- Login to the Azure portal
- Search for Azure active directory
- Click on Users
Under the All Users tab, click on Per-User MFA. This will redirect you to Active Directory user management, where you can configure the MFA for a single user or multiple users.
Sign in to the User Management portal. After a successful login, you will be shown all the users available in your organization. Now select a user and click on Enable under Quick Steps. Once you click Enable, you will be prompted with a message in the image below.
Click on enable multifactor auth to enable MFA for selected users, and this will force the user to set up MFA on the next login. Now that we enforced MFA, users can skip the MFA for 14 days. After 14 days, users are forced to configure MFA.
The 14-day timer is triggered from the first time the user tries to log in after enforcing the MFA. It doesn’t calculate from the policy creation date. This way, we can ensure all users get 14 days of time to configure MFA. Even if users are on vacation, they will get 14 days of time.
User Experience and Setting Up Microsoft Authenticator
Now that we have successfully enforced Multifactor authentication let’s see the end-user experience after MFA is enforced. To check the behaviour, I have chosen the Outlook web app. After the user enters credentials, the user is presented with a message to set up MFA, and the user can skip it for 14 days, as mentioned above, by clicking on Ask Later.
If the user wishes to set up now and then, click on Next. This will take you through a series of steps. The first step prompts the user to download the Microsoft Authenticator app. Download the app from the Play Store or App Store based on your device model and click on Next.
Alternatively, users can use third-party MFA by clicking on “I want to use a different authenticator app“. For our discussion, I have chosen Microsoft Authenticator. In the next screen, the user is prompted to select the account type as work or school account, select the same in the app and click on Next.
Now, the user needs to open the Authenticator app >> Click on the + button on the top right corner, choose Work or School account and select the QR code option to scan the QR code displayed on the screen. Once scanned, your account will be added to the app and click on Next. This will add your MFA account to the Authenticator app, and this will complete the configuration of the Microsoft Authenticator app.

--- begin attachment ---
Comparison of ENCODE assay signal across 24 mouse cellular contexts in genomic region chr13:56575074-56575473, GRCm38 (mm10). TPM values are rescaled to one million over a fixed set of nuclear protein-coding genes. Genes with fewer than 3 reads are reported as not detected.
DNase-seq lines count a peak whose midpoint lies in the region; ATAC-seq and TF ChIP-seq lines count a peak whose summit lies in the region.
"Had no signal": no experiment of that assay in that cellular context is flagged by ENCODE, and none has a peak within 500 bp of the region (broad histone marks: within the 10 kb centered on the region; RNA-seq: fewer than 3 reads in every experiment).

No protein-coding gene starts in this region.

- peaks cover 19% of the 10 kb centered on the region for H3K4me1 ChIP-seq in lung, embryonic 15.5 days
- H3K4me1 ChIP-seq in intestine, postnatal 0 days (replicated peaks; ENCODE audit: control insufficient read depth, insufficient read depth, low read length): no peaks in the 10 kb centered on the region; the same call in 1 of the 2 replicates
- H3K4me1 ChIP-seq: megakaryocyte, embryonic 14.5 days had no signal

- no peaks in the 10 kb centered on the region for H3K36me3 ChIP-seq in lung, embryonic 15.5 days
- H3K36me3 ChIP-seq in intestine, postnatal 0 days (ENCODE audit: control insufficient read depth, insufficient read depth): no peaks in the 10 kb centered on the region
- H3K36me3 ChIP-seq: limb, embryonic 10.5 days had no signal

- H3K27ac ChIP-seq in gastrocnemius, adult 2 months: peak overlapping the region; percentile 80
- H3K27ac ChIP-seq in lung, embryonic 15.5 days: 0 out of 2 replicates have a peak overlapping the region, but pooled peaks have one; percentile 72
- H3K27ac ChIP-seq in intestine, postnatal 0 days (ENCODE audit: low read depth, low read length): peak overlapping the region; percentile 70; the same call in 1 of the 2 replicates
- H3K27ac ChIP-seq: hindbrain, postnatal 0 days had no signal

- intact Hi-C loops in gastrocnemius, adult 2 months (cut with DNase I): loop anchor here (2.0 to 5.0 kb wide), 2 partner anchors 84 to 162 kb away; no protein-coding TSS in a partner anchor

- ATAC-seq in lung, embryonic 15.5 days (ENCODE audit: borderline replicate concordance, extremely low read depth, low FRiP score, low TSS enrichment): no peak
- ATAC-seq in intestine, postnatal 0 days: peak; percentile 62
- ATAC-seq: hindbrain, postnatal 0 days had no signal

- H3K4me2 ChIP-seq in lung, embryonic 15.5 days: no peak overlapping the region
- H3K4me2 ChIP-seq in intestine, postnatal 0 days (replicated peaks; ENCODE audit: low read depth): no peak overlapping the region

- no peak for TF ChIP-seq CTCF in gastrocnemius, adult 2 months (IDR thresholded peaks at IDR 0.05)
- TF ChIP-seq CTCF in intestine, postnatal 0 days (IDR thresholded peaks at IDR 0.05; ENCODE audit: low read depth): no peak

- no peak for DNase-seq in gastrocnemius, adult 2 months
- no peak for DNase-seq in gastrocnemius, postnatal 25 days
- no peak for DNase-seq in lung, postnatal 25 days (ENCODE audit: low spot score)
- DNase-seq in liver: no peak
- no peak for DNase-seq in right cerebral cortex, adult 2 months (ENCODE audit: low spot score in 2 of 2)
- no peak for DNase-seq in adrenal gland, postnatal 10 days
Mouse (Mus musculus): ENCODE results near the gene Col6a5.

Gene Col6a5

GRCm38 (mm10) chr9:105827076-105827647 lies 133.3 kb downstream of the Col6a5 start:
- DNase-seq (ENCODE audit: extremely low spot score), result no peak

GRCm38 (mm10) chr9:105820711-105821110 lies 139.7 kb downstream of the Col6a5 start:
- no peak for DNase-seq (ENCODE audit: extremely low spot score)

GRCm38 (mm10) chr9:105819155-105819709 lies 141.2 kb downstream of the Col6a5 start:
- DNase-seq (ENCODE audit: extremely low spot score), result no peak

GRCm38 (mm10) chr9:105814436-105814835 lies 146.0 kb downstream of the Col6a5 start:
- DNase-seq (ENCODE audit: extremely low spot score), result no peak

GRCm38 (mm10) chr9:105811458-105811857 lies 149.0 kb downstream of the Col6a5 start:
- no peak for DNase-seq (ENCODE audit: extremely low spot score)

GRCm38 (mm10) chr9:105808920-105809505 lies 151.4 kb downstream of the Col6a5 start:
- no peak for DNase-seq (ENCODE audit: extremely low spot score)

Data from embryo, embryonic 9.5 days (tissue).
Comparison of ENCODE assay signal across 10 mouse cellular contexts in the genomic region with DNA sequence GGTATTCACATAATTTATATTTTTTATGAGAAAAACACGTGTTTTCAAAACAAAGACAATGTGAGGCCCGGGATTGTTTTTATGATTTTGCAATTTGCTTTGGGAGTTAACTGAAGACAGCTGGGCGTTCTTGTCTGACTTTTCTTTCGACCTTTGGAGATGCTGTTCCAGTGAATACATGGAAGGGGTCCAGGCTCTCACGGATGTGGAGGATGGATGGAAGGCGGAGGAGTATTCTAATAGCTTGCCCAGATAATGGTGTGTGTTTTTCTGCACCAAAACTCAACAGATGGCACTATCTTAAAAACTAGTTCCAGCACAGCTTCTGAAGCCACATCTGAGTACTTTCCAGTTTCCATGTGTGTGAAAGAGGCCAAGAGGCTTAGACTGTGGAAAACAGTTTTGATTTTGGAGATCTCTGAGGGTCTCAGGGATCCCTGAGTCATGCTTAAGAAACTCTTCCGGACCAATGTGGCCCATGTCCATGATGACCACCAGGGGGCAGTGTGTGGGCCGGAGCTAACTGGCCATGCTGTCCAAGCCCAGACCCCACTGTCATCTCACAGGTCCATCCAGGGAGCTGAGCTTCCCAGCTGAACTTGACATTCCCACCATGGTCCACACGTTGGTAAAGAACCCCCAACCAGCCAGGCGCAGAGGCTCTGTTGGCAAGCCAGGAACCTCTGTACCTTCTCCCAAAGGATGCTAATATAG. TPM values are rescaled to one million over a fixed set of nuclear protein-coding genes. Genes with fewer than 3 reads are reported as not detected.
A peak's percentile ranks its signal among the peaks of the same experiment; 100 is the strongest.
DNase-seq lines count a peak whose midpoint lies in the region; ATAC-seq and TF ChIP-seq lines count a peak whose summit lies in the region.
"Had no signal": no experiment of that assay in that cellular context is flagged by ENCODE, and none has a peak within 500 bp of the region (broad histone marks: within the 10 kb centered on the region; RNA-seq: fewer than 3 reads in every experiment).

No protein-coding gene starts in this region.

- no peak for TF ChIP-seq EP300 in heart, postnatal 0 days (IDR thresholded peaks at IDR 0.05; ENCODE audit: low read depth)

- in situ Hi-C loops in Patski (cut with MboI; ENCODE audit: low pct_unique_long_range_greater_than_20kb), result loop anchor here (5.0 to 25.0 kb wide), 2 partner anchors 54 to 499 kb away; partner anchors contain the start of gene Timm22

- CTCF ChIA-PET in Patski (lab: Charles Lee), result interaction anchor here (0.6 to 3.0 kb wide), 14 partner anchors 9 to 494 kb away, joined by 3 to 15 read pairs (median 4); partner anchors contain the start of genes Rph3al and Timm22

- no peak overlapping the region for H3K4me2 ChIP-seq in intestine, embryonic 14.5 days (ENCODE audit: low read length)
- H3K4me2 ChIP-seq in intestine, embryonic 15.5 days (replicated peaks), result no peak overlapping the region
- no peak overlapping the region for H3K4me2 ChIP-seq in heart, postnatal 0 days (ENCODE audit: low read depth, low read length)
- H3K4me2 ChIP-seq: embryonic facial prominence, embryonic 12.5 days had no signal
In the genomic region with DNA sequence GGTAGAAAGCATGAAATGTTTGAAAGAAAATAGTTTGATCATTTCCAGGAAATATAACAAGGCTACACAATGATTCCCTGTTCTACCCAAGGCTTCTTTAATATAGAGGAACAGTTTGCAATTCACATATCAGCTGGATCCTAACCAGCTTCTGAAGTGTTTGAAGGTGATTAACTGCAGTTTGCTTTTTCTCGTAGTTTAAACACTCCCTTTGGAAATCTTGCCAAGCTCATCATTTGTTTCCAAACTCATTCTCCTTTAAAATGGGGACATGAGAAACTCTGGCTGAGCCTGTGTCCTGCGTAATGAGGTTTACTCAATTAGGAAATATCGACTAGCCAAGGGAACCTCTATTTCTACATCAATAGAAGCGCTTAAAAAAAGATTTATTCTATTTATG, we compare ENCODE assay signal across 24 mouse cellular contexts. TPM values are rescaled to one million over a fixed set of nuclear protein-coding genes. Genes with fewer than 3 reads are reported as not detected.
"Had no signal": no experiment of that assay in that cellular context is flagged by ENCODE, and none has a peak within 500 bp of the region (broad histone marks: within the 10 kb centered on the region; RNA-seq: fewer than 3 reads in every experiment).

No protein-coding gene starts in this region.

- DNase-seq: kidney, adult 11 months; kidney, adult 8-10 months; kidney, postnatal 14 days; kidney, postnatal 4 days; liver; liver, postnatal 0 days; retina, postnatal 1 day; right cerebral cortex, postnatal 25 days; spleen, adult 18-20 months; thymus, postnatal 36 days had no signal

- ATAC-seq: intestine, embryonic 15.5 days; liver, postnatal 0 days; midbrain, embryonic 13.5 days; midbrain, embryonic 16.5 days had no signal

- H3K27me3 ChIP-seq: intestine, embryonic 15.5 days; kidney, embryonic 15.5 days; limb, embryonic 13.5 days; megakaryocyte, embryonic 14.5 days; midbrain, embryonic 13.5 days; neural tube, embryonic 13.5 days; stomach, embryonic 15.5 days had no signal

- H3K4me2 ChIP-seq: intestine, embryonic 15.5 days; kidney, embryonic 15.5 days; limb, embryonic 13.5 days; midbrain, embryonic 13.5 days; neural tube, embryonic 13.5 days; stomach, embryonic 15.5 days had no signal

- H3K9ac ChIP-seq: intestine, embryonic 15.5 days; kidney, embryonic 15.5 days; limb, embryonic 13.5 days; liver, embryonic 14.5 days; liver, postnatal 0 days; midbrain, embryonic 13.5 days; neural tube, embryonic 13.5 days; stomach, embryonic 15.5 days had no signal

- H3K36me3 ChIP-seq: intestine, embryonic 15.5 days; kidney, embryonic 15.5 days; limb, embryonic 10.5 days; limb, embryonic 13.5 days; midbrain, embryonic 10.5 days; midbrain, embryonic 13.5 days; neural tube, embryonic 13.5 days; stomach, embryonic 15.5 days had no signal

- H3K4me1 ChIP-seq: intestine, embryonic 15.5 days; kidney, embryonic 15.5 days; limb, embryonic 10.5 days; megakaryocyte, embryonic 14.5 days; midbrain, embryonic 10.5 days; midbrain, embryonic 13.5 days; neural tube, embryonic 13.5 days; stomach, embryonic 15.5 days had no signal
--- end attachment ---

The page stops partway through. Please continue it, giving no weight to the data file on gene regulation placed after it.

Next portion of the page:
The user will be prompted to approve the code displayed on the screen. Once the user approves, the user can log in to the app that the user is trying to access. From now on, whenever the user tries to access the application, the user will be prompted with MFA.
Users can access or modify their authentication method by logging into the My signin page, then clicking on Security Info, clicking on Add Sign-in method, and choosing the Phone to add your Phone number or Authenticator app to add another device.
Due to security reasons on the Authenticator app, I could not capture the screenshots from mobile devices. I have also explained the respective steps to configure the authenticator app on mobile.
This way, you can force users to configure Multifactor authentication for their accounts. We have a few other methods to force MFA to end users. One other popular way many organizations use is using Conditional Access Policies. We will discuss it in another topic. I hope in this article, we discussed something new that you can use to implement in your organization as per your requirements.
About Author – Narendra Kumar Malepati (Naren) has 11+ years of experience in IT, working on different MDM tools. Over the last seven years, Naren has been working on various features of Intune, including migration from different MDMs to Intune. Naren mainly focuses on Android, iOS, and MacOS.